We have demonstrated here the use of qualitative methods in examining the processes of a trial, in raising methodological and ethical questions about the conduct of the trial and in providing evidence to take action on those questions where necessary. Although the role of qualitative process evaluation to raise methodological and ethical issues has been discussed elsewhere,20 this is the first demonstration of the use of qualitative evidence to take action to discontinue an intervention arm of a trial. We argue that, in addition to acting as a pre and post hoc adjunct to improving and understanding trials of complex interventions, qualitative evidence can inform decision making about the continuation or cessation of a trial or its component interventions.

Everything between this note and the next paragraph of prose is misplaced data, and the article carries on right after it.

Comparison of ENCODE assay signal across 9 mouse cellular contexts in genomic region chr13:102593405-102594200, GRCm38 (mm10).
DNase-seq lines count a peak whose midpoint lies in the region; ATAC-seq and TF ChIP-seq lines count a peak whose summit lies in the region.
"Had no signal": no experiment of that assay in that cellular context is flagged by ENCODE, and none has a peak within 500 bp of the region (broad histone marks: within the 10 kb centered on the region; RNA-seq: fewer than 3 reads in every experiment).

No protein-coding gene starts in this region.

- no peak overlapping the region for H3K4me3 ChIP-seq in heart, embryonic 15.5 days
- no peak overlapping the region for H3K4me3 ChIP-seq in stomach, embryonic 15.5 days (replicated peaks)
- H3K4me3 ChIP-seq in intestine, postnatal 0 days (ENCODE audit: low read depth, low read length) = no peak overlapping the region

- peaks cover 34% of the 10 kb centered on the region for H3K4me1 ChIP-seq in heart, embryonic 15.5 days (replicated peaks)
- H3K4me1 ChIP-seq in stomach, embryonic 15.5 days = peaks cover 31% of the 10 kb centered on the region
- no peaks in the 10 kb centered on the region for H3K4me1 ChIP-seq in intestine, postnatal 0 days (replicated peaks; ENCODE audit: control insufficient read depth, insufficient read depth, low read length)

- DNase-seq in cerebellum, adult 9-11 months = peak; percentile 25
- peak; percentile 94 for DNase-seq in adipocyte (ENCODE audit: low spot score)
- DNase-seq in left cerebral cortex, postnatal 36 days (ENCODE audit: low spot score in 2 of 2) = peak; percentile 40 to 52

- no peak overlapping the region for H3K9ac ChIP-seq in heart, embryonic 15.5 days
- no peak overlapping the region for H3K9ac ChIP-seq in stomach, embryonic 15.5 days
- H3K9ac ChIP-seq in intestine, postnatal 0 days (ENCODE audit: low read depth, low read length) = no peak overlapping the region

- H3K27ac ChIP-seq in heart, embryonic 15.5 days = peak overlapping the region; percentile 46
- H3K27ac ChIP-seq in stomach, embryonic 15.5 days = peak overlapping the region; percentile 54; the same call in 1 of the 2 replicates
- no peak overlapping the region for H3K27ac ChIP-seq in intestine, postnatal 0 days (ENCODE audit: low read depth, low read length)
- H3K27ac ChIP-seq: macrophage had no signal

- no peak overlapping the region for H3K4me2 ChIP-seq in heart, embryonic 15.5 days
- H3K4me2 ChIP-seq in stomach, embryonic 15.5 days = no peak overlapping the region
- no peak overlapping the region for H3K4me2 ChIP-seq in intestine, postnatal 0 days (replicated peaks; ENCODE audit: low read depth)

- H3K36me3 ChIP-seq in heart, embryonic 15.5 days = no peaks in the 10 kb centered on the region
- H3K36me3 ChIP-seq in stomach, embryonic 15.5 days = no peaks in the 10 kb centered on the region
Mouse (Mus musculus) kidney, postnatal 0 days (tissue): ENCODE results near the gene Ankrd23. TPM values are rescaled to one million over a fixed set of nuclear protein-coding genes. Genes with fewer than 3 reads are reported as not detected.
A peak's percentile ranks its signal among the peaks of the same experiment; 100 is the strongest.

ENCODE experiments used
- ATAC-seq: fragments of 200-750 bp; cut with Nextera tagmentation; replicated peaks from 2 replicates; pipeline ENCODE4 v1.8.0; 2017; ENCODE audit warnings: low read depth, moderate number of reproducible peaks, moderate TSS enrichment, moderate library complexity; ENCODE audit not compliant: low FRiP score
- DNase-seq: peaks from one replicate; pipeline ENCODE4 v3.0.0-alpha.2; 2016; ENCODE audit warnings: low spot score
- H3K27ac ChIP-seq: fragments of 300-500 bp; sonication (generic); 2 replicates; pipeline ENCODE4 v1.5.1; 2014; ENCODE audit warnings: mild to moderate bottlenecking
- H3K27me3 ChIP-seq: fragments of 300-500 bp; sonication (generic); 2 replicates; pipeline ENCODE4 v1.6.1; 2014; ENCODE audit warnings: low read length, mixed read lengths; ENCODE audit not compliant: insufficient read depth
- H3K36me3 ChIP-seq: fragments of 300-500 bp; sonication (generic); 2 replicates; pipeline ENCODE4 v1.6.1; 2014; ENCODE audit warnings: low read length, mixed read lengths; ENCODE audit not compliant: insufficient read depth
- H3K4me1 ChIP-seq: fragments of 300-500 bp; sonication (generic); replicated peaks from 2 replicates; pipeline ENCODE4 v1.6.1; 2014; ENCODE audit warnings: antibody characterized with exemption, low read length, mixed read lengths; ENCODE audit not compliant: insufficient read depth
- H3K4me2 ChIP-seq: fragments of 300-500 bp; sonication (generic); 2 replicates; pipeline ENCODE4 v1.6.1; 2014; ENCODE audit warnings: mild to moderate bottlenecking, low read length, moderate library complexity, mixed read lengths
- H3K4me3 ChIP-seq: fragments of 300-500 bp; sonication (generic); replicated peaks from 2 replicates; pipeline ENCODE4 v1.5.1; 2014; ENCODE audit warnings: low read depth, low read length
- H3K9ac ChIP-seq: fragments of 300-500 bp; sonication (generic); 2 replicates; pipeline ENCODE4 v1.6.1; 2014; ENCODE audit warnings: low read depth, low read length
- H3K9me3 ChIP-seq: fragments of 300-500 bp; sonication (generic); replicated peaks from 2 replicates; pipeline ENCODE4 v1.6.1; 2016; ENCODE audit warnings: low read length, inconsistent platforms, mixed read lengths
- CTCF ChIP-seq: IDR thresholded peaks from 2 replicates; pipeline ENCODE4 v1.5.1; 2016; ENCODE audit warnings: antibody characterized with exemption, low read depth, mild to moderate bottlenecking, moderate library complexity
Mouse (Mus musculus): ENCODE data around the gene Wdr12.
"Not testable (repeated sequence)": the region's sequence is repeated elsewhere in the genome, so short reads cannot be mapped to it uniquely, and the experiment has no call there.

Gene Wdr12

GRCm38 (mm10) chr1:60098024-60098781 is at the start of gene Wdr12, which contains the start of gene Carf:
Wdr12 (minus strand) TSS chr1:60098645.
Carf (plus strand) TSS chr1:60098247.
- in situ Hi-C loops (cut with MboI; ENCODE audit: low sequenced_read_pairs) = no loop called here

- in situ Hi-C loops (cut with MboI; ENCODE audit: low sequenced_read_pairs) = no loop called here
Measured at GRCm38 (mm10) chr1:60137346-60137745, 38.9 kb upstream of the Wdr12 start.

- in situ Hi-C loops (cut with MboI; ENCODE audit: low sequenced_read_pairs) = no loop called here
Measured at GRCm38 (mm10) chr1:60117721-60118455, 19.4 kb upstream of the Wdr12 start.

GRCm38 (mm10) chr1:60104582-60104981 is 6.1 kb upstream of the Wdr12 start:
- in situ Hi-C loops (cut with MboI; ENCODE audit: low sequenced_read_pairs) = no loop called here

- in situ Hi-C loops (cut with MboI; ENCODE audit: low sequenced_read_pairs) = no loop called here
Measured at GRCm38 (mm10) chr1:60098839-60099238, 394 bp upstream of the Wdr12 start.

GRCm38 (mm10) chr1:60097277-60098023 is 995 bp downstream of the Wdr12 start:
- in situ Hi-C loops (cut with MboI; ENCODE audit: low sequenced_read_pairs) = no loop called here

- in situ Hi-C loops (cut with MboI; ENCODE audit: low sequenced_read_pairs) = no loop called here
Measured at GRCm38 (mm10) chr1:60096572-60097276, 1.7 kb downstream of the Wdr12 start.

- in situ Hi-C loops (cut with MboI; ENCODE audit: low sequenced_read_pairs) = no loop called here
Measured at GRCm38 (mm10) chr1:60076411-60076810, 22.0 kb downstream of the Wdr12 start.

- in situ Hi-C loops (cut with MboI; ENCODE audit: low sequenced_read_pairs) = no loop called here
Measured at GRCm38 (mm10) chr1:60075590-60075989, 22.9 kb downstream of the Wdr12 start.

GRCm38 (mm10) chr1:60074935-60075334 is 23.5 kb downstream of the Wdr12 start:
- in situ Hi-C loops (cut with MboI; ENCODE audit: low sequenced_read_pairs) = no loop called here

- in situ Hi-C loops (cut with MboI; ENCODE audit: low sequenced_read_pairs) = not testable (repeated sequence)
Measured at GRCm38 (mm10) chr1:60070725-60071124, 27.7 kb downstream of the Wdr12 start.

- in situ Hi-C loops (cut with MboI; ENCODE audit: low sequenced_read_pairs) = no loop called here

We thank the many participants and general practices who contributed towards making this study possible. We also thank Emma Hutchinson and Margaret Childs for their clerical support, the study doctors (Drs Julian Hargreaves, Jon Tose and David Whitford) and Philip Lowe for programming the computerised tool. The work reported in this paper arises from research funded by a Wellcome Trust Health Services Research Project Grant.
AF - atrial fibrillation
DARTSII - Decision Analysis in Routine Treatment Study II
RCT - randomised controlled trial
Funding: This work was supported by Wellcome Trust Health Services Research Project Grants.
Competing interests: None.
The study was approved by the relevant local research ethics committees (Gateshead, South Tyneside, Northumberland and Newcastle/North Tyneside).
MM is the guarantor for this paper.